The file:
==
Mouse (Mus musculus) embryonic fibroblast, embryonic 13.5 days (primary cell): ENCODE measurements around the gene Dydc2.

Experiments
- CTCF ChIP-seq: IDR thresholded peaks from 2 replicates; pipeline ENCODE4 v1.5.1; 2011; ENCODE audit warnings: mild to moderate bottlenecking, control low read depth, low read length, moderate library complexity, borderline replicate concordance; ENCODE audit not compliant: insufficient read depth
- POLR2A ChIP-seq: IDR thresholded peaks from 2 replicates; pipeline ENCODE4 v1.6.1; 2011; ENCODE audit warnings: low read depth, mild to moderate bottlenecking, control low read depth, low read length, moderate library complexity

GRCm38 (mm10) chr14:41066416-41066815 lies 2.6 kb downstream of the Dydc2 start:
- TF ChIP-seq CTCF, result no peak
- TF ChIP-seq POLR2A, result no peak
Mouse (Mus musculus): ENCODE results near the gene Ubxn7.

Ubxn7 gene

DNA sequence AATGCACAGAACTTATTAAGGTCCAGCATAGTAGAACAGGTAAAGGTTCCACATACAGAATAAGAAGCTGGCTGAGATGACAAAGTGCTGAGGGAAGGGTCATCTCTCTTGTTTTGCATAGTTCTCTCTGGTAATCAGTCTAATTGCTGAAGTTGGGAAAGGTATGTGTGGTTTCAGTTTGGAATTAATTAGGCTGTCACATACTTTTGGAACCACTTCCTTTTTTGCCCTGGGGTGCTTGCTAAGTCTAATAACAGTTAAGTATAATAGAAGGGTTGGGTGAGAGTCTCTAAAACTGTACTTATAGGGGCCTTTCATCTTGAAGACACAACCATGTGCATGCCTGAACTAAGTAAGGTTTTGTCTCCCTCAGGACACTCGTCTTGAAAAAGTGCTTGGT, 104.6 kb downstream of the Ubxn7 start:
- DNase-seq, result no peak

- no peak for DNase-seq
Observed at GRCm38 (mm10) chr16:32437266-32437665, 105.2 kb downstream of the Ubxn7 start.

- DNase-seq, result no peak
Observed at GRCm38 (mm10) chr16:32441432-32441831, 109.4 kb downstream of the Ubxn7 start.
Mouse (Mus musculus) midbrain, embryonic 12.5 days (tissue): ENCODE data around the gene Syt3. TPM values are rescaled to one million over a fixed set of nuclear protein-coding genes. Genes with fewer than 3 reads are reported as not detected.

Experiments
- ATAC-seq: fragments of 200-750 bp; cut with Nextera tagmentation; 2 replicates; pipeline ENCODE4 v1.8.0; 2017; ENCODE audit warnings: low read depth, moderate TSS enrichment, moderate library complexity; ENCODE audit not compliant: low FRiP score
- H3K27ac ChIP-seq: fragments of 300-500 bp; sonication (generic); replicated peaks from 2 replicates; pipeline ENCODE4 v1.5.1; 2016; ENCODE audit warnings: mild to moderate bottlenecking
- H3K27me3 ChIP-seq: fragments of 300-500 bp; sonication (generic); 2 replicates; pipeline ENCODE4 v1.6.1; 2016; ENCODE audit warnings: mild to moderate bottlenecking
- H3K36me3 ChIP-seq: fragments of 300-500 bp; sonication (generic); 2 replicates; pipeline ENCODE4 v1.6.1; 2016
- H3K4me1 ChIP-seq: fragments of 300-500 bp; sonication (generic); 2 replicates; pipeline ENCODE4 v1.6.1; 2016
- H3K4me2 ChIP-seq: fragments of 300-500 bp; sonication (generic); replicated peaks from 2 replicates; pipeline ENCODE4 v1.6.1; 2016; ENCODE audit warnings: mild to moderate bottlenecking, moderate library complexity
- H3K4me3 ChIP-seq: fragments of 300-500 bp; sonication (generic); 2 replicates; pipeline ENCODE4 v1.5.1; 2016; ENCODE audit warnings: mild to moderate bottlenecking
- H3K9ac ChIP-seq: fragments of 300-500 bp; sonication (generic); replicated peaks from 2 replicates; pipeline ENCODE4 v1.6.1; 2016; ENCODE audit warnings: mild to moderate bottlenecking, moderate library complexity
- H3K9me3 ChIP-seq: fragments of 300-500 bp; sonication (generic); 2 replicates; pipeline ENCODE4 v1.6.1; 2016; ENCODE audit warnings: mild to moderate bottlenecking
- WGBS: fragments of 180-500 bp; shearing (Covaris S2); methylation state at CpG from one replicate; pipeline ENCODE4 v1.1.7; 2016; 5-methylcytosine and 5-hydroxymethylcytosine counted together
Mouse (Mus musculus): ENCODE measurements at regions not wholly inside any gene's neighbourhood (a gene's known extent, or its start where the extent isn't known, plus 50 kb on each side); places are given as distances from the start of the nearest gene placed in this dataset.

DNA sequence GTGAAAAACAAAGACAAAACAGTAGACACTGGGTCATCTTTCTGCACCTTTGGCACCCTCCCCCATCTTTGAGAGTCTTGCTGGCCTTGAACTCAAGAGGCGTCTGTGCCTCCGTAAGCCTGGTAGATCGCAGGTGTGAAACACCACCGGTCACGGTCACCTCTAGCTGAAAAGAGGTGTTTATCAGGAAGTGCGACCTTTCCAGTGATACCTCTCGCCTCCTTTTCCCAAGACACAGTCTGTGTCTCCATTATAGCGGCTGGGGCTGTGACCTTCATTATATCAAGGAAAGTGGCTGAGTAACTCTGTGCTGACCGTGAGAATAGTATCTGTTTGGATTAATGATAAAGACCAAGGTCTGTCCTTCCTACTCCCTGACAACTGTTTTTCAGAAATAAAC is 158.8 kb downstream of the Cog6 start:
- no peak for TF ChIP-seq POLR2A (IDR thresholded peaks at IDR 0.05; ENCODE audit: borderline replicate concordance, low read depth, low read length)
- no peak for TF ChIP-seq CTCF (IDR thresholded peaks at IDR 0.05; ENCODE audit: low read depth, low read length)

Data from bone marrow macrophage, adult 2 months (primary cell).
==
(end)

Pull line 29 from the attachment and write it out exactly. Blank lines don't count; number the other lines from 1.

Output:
DNA sequence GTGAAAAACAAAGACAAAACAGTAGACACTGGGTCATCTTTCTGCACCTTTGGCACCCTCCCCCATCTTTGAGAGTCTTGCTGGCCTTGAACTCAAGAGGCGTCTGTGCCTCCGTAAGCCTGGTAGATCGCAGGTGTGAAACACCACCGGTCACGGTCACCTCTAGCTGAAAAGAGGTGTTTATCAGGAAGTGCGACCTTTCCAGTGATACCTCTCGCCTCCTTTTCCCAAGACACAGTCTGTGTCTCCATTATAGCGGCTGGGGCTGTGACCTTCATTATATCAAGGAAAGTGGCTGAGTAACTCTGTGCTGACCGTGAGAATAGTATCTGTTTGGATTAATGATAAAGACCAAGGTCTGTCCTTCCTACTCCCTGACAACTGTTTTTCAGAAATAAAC is 158.8 kb downstream of the Cog6 start: